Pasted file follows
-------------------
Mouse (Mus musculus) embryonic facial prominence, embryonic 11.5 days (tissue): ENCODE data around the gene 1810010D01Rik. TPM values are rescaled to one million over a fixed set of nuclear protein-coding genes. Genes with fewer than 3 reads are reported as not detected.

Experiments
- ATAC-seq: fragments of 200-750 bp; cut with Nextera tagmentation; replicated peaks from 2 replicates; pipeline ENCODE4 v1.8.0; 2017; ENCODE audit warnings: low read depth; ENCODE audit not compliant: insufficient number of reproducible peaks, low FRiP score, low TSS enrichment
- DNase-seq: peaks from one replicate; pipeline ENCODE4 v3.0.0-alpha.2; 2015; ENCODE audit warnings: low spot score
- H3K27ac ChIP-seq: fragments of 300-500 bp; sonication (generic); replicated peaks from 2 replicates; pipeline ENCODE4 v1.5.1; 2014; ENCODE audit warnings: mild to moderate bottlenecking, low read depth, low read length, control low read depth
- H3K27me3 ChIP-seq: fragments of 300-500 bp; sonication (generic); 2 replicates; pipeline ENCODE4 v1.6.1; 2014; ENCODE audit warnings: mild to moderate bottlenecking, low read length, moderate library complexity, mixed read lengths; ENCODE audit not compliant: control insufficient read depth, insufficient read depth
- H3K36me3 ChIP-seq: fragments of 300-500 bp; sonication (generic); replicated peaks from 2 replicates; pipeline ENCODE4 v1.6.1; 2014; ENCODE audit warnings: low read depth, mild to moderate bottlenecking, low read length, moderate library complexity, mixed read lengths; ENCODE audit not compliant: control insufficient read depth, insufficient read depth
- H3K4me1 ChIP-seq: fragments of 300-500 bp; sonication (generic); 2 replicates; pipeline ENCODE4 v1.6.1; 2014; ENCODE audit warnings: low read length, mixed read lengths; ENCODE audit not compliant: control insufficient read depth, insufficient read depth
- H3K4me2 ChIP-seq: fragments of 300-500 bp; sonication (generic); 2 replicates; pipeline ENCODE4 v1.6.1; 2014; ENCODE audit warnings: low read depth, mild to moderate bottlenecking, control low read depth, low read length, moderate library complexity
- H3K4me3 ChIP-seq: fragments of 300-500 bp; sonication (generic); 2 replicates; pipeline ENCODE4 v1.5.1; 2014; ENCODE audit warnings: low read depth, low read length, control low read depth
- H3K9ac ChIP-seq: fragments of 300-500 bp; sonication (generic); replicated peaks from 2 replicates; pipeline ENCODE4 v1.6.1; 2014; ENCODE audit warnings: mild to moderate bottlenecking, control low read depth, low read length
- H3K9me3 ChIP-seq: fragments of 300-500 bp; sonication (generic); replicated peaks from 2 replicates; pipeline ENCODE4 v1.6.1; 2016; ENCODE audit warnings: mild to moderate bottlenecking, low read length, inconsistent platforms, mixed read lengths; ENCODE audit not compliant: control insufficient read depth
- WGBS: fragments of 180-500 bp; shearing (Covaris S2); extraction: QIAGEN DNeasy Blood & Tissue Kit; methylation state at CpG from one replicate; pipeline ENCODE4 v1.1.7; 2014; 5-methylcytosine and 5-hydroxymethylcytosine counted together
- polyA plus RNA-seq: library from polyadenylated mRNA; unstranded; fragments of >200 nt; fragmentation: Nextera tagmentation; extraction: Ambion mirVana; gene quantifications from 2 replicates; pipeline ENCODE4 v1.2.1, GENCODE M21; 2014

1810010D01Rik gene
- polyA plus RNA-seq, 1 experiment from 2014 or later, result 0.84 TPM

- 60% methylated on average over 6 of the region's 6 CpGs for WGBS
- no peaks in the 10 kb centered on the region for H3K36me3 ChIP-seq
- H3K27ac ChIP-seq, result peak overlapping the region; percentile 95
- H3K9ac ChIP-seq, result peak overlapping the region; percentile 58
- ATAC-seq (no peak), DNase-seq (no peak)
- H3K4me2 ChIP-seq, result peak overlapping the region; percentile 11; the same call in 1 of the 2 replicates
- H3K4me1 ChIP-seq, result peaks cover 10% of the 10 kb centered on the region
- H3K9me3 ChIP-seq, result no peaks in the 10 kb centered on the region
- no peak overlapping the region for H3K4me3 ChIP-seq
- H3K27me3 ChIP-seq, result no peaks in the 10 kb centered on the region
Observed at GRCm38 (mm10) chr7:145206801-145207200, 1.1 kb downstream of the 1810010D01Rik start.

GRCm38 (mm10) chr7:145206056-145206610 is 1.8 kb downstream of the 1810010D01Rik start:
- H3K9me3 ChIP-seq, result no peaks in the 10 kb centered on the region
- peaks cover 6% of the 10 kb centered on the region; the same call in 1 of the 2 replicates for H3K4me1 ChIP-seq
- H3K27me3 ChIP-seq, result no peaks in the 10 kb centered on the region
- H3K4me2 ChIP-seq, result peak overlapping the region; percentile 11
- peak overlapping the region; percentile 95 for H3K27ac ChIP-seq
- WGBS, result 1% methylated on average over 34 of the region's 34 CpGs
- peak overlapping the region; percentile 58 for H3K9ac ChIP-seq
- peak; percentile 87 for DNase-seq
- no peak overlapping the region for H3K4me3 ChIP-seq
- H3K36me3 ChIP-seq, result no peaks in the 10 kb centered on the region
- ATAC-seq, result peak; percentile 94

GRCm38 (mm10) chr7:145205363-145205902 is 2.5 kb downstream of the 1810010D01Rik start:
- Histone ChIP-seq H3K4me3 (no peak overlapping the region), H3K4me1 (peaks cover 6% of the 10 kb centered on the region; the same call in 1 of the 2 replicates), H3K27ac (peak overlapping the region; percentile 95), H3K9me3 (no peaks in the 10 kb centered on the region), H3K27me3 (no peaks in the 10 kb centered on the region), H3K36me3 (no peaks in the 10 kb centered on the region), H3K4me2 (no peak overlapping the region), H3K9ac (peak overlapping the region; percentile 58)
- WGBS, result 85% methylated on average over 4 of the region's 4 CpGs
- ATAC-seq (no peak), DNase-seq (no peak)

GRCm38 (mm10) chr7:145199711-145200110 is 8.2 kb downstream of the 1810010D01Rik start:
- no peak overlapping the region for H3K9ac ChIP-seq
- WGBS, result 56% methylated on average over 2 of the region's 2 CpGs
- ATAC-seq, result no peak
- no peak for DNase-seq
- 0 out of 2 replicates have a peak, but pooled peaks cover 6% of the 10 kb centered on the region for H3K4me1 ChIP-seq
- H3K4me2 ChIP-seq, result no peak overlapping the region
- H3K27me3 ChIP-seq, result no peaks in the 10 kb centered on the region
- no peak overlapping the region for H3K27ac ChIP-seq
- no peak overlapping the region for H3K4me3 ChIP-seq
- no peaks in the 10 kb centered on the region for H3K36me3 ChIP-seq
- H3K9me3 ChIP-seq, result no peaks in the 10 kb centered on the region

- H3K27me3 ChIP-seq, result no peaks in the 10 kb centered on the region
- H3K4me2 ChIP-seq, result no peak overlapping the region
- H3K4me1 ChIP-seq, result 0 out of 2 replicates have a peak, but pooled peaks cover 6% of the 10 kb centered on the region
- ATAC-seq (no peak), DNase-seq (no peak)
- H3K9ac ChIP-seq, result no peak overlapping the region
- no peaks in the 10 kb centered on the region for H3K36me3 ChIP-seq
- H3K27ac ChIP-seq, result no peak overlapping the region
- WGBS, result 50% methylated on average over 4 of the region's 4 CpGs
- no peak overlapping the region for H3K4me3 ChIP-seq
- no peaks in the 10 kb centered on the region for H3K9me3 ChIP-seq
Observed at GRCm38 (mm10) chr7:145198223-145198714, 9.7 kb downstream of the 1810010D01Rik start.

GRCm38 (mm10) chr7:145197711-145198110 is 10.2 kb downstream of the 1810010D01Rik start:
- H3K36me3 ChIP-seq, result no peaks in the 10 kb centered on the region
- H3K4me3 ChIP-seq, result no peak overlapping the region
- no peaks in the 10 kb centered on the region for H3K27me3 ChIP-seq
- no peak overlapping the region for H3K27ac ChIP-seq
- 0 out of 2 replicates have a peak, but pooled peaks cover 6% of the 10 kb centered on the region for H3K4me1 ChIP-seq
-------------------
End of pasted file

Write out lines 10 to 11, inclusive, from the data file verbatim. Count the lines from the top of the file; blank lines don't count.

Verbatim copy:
- H3K4me3 ChIP-seq: fragments of 300-500 bp; sonication (generic); 2 replicates; pipeline ENCODE4 v1.5.1; 2014; ENCODE audit warnings: low read depth, low read length, control low read depth
- H3K9ac ChIP-seq: fragments of 300-500 bp; sonication (generic); replicated peaks from 2 replicates; pipeline ENCODE4 v1.6.1; 2014; ENCODE audit warnings: mild to moderate bottlenecking, control low read depth, low read length